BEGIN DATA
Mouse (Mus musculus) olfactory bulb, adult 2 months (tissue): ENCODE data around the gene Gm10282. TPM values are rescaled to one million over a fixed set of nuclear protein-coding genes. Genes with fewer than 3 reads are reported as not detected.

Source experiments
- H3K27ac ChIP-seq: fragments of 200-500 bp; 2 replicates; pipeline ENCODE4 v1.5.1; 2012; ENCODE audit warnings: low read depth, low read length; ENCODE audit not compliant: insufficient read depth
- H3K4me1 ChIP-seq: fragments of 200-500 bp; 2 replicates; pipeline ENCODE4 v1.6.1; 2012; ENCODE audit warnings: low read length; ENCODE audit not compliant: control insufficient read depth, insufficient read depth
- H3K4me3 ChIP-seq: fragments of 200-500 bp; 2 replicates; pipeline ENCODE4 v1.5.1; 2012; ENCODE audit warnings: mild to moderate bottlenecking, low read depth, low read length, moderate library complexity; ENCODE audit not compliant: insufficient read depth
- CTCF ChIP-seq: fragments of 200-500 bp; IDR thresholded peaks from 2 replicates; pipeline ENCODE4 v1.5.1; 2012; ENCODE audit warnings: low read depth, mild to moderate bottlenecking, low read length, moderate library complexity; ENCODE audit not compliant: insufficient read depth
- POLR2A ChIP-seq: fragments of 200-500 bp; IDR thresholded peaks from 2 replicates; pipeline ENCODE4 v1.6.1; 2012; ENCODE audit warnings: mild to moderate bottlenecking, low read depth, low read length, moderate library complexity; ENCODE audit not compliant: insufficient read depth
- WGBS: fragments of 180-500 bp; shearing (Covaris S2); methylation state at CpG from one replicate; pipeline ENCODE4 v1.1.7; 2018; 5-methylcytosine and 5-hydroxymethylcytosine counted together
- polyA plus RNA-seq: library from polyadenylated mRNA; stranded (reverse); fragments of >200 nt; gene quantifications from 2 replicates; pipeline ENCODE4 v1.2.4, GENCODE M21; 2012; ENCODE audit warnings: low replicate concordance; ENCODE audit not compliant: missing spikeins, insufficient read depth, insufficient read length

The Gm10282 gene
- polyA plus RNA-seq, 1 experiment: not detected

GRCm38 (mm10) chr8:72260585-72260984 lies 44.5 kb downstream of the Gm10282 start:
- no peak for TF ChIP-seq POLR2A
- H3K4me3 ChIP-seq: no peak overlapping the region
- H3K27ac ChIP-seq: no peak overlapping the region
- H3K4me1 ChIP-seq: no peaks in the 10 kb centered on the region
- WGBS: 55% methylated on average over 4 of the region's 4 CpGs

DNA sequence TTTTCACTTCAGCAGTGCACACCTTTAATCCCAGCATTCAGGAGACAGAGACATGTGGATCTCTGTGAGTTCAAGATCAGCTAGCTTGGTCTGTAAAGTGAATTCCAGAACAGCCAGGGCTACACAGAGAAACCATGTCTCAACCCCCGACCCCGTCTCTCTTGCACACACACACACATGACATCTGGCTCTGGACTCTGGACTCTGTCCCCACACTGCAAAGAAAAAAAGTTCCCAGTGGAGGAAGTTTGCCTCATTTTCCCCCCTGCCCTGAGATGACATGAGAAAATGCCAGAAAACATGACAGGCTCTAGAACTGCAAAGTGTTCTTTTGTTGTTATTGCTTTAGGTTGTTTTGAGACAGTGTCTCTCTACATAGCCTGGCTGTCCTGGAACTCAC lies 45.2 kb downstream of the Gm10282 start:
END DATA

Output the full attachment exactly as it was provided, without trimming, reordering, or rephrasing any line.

Mouse (Mus musculus) olfactory bulb, adult 2 months (tissue): ENCODE data around the gene Gm10282. TPM values are rescaled to one million over a fixed set of nuclear protein-coding genes. Genes with fewer than 3 reads are reported as not detected.

Source experiments
- H3K27ac ChIP-seq: fragments of 200-500 bp; 2 replicates; pipeline ENCODE4 v1.5.1; 2012; ENCODE audit warnings: low read depth, low read length; ENCODE audit not compliant: insufficient read depth
- H3K4me1 ChIP-seq: fragments of 200-500 bp; 2 replicates; pipeline ENCODE4 v1.6.1; 2012; ENCODE audit warnings: low read length; ENCODE audit not compliant: control insufficient read depth, insufficient read depth
- H3K4me3 ChIP-seq: fragments of 200-500 bp; 2 replicates; pipeline ENCODE4 v1.5.1; 2012; ENCODE audit warnings: mild to moderate bottlenecking, low read depth, low read length, moderate library complexity; ENCODE audit not compliant: insufficient read depth
- CTCF ChIP-seq: fragments of 200-500 bp; IDR thresholded peaks from 2 replicates; pipeline ENCODE4 v1.5.1; 2012; ENCODE audit warnings: low read depth, mild to moderate bottlenecking, low read length, moderate library complexity; ENCODE audit not compliant: insufficient read depth
- POLR2A ChIP-seq: fragments of 200-500 bp; IDR thresholded peaks from 2 replicates; pipeline ENCODE4 v1.6.1; 2012; ENCODE audit warnings: mild to moderate bottlenecking, low read depth, low read length, moderate library complexity; ENCODE audit not compliant: insufficient read depth
- WGBS: fragments of 180-500 bp; shearing (Covaris S2); methylation state at CpG from one replicate; pipeline ENCODE4 v1.1.7; 2018; 5-methylcytosine and 5-hydroxymethylcytosine counted together
- polyA plus RNA-seq: library from polyadenylated mRNA; stranded (reverse); fragments of >200 nt; gene quantifications from 2 replicates; pipeline ENCODE4 v1.2.4, GENCODE M21; 2012; ENCODE audit warnings: low replicate concordance; ENCODE audit not compliant: missing spikeins, insufficient read depth, insufficient read length

The Gm10282 gene
- polyA plus RNA-seq, 1 experiment: not detected

GRCm38 (mm10) chr8:72260585-72260984 lies 44.5 kb downstream of the Gm10282 start:
- no peak for TF ChIP-seq POLR2A
- H3K4me3 ChIP-seq: no peak overlapping the region
- H3K27ac ChIP-seq: no peak overlapping the region
- H3K4me1 ChIP-seq: no peaks in the 10 kb centered on the region
- WGBS: 55% methylated on average over 4 of the region's 4 CpGs

DNA sequence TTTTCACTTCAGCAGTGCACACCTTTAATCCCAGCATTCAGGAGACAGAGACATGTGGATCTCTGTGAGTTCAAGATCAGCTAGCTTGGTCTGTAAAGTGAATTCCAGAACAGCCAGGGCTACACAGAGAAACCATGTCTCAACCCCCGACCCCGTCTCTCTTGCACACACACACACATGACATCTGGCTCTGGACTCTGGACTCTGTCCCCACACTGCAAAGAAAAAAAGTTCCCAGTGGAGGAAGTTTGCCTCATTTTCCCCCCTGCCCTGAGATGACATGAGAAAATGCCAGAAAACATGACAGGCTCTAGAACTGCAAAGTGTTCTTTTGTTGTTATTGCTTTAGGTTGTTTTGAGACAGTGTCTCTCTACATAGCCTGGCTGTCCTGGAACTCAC lies 45.2 kb downstream of the Gm10282 start: